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Rameswar Sarkar Vs. State of West Bengal and ors. - Court Judgment

LegalCrystal Citation
SubjectCivil
CourtKolkata High Court
Decided On
Case NumberC.O. No. 1283 of 1985
Judge
Reported inAIR1986Cal19,90CWN16
ActsCode of Civil Procedure (CPC) , 1908 - Section 151 - Order 23, Rule 1
AppellantRameswar Sarkar
RespondentState of West Bengal and ors.
Appellant AdvocateN.K. Mitra and ;S. Ray, Advs.
Respondent AdvocateA.N. Banerjee and ;D. Bera, Advs.
DispositionRevision allowed
Cases ReferredIn Jaipur Mineral Development Syndicate v. Commr. of Income
Excerpt:
- m.m. dutt, j.1. this application under section 115 of the code of civil procedure filed at the instance of the plaintiff is directed against the order no. 18 dated march 25, 1985 of the assistant district judge, 1st court, krishnagar, nadia, whereby the learned assistant district judge dismissed the application of the petitioner under section 151 of the code of civil procedure praying for withdrawal of the application for withdrawal of the suit.2. the case of the petitioner is that pursuant to invitation of tenders issued by the state government for the completion of unfinished work in the sugar-cane research station building at bamandanga, p. s. nakashipara and the sub-divisional health centre at fakirdanga, under p. s. nabadwip both in the district of nadia, the petitioner submitted his.....
Judgment:

M.M. Dutt, J.

1. This application under Section 115 of the Code of Civil Procedure filed at the instance of the plaintiff is directed against the order No. 18 dated March 25, 1985 of the Assistant District Judge, 1st Court, Krishnagar, Nadia, whereby the learned Assistant District Judge dismissed the application of the petitioner under Section 151 of the Code of Civil Procedure praying for withdrawal of the application for withdrawal of the suit.

2. The case of the petitioner is that pursuant to invitation of tenders issued by the State Government for the completion of unfinished work in the Sugar-cane Research Station Building at Bamandanga, P. S. Nakashipara and the Sub-Divisional Health Centre at Fakirdanga, under P. S. Nabadwip both in the district of Nadia, the petitioner submitted his tender which was accepted by the authority concerned who issued the necessary' work order for the said job. The petitioner took up the said job and completed the same within the stipulated time. The tender that was invited by the State Government did not contain anything regarding any construction on the ground floor of the said Research Station Building at Bamandanga.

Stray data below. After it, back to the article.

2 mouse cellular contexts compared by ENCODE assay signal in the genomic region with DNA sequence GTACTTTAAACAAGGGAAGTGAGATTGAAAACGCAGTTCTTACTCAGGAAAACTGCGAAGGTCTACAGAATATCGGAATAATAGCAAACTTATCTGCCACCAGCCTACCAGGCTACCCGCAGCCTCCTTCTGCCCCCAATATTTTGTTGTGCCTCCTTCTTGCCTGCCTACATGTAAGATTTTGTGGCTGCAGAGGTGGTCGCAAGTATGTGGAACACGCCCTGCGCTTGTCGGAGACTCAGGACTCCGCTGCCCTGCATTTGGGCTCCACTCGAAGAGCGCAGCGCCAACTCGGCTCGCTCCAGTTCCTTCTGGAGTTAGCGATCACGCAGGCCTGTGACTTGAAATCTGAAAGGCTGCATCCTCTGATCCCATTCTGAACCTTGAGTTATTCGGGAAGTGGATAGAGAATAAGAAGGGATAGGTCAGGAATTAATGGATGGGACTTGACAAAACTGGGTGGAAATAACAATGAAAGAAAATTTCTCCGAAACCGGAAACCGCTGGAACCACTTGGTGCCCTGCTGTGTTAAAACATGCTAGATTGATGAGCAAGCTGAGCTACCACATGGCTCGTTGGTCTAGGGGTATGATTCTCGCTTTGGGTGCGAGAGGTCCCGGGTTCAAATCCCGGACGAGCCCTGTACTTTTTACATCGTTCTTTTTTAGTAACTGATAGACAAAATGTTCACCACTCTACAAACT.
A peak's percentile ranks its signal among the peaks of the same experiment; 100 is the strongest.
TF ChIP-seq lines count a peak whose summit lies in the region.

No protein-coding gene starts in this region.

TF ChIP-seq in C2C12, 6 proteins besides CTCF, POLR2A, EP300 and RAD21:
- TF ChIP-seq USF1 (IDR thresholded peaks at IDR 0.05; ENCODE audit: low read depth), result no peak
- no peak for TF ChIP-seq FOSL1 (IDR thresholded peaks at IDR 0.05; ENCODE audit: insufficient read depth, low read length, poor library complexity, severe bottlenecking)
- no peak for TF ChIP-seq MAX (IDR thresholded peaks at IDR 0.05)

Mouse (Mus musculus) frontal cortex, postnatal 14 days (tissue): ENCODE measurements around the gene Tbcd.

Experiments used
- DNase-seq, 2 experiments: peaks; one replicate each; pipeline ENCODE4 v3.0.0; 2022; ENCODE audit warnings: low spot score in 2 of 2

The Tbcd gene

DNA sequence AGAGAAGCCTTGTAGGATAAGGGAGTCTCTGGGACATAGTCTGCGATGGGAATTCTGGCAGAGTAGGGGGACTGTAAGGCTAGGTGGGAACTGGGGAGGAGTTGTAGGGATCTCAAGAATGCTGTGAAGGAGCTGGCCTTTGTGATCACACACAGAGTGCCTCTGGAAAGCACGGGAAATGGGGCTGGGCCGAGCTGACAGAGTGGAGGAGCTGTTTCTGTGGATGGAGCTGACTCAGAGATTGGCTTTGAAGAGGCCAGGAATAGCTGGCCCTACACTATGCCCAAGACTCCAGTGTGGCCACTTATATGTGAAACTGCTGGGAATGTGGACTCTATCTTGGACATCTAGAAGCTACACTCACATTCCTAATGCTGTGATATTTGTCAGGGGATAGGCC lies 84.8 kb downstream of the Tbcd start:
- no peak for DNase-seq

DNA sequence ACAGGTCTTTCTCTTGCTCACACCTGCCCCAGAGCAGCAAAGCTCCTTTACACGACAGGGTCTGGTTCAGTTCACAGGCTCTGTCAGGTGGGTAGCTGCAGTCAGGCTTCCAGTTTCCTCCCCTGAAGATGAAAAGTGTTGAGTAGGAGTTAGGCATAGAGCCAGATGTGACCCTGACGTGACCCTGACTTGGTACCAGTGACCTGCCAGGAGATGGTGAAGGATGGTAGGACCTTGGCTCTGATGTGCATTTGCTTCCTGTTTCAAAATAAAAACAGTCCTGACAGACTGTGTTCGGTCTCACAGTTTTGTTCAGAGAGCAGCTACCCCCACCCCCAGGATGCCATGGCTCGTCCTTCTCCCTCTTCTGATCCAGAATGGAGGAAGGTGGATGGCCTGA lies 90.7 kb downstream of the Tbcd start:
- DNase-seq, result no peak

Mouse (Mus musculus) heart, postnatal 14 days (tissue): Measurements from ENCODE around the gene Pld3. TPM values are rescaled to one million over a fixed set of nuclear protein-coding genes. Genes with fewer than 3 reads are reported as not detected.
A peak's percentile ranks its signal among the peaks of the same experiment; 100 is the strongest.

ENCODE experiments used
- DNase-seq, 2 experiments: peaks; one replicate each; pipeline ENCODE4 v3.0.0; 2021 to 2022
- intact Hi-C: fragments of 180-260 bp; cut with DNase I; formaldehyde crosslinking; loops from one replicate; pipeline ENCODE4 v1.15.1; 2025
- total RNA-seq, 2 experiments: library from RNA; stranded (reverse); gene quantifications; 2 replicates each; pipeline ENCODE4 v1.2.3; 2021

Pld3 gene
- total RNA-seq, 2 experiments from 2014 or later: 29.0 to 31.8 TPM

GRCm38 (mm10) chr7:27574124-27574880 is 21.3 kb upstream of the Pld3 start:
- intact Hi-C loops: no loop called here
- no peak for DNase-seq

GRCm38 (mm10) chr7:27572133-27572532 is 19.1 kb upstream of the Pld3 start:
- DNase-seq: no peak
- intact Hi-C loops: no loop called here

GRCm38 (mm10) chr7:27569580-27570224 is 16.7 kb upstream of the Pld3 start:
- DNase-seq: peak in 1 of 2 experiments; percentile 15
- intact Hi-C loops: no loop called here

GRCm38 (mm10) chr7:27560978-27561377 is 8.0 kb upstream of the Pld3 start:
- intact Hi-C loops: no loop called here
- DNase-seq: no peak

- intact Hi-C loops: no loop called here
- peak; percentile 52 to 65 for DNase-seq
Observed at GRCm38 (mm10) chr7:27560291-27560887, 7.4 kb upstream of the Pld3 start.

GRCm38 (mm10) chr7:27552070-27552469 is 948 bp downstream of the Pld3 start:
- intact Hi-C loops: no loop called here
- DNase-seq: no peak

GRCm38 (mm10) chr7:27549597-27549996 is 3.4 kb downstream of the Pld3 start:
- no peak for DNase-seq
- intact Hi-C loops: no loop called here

3. It is the case of the petitioner that during the progress of the above construction work, the State Government further directed the petitioner to undertake completion of the ground floor of the said building at Bamandanga, although the said work was not included in the above tender. Because of his cordial relation with the concerned department, the petitioner agreed to carry out the said job and duly completed the same within the stipulated time as mentioned in the letter dated January 7, 1976 of the Executive Engineer, Krishnagar. The petitioner had to incur a cost of Rs. 4,51,000/- for the execution of the non-lender item of work. It is alleged that despite repeated requests, the State Government did not pay to the petitioner any part of the said amount.

4. The petitioner filed a suit being Title Suit No. 115 of 1979 for the realisation of his duties for the jobs performed by the petitioner as per the tender submitted by him. The dispute between the parties was referred to Arbitration. The Arbitrator made an award in favour of the petitioner and the suit was disposed of by a judgment and decree on the basis of the said award. The State Government had preferred an appeal being F.M.A.T. No. 17. of 1973 in this Court which is still pending.

5. The Money Suit No. 10 of 1984 out of which the present application under Section 115 arises has been filed by the petitioner for the realisation of his claim for the works executed by him for the completion of the ground floor of the building at Bamandanga not coveredby the tender. The petitioner has paid on the plaint of the said suit the maximum court-fee of Rs. 10,000/-.

6. It is alleged that the learned Assistant District Judge took the view that the dispute between the parties should also be referred to arbitration and fixed March 20, 1985 for the purpose. As the petitioner was not willing to go to arbitration, he filed an application under Order 23. Rule 1 of the Code of Civil Procedure for the withdrawal of the suit without considering the prejudice that would be suffered by him. In the said application, he did not pray for leave to file a fresh suit on the same cause of action. On March 20, 1985, the learned Assistant District Judge passed an order dismissing the suit for non-prosecution on the said application of the petitioner under Order 23. Rule 1 of the Code of Civil Procedure.